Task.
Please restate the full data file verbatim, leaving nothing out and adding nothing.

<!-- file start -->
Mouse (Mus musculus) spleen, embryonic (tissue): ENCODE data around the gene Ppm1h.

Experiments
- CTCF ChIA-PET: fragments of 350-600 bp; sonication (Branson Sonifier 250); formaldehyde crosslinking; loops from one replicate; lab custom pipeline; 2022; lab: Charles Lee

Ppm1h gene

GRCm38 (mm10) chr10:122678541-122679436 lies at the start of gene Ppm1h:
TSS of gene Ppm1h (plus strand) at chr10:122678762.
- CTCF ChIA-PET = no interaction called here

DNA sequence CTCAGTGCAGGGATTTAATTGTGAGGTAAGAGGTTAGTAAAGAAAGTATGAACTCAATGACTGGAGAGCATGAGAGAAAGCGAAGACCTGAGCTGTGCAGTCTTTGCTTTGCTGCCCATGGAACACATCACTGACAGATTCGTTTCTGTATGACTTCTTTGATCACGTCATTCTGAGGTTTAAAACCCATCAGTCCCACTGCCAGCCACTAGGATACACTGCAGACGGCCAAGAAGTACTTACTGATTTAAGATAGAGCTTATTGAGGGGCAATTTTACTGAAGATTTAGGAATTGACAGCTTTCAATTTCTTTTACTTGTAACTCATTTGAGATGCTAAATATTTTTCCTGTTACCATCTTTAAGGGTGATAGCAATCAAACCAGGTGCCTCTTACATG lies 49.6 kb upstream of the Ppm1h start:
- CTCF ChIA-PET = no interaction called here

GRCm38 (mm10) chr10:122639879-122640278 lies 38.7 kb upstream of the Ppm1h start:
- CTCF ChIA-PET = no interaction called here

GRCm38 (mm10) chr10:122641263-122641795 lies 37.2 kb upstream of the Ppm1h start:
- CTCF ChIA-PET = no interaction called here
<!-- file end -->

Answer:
Mouse (Mus musculus) spleen, embryonic (tissue): ENCODE data around the gene Ppm1h.

Experiments
- CTCF ChIA-PET: fragments of 350-600 bp; sonication (Branson Sonifier 250); formaldehyde crosslinking; loops from one replicate; lab custom pipeline; 2022; lab: Charles Lee

Ppm1h gene

GRCm38 (mm10) chr10:122678541-122679436 lies at the start of gene Ppm1h:
TSS of gene Ppm1h (plus strand) at chr10:122678762.
- CTCF ChIA-PET = no interaction called here

DNA sequence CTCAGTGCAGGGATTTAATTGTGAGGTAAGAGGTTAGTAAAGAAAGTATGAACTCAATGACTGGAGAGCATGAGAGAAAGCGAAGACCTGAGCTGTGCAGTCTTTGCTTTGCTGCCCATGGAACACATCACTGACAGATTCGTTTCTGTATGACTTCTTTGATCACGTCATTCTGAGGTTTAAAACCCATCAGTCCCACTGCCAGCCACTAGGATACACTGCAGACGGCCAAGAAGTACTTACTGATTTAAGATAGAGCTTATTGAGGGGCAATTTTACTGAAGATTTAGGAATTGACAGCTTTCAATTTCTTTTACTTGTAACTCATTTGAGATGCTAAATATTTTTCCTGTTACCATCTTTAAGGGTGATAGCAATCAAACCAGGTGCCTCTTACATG lies 49.6 kb upstream of the Ppm1h start:
- CTCF ChIA-PET = no interaction called here

GRCm38 (mm10) chr10:122639879-122640278 lies 38.7 kb upstream of the Ppm1h start:
- CTCF ChIA-PET = no interaction called here

GRCm38 (mm10) chr10:122641263-122641795 lies 37.2 kb upstream of the Ppm1h start:
- CTCF ChIA-PET = no interaction called here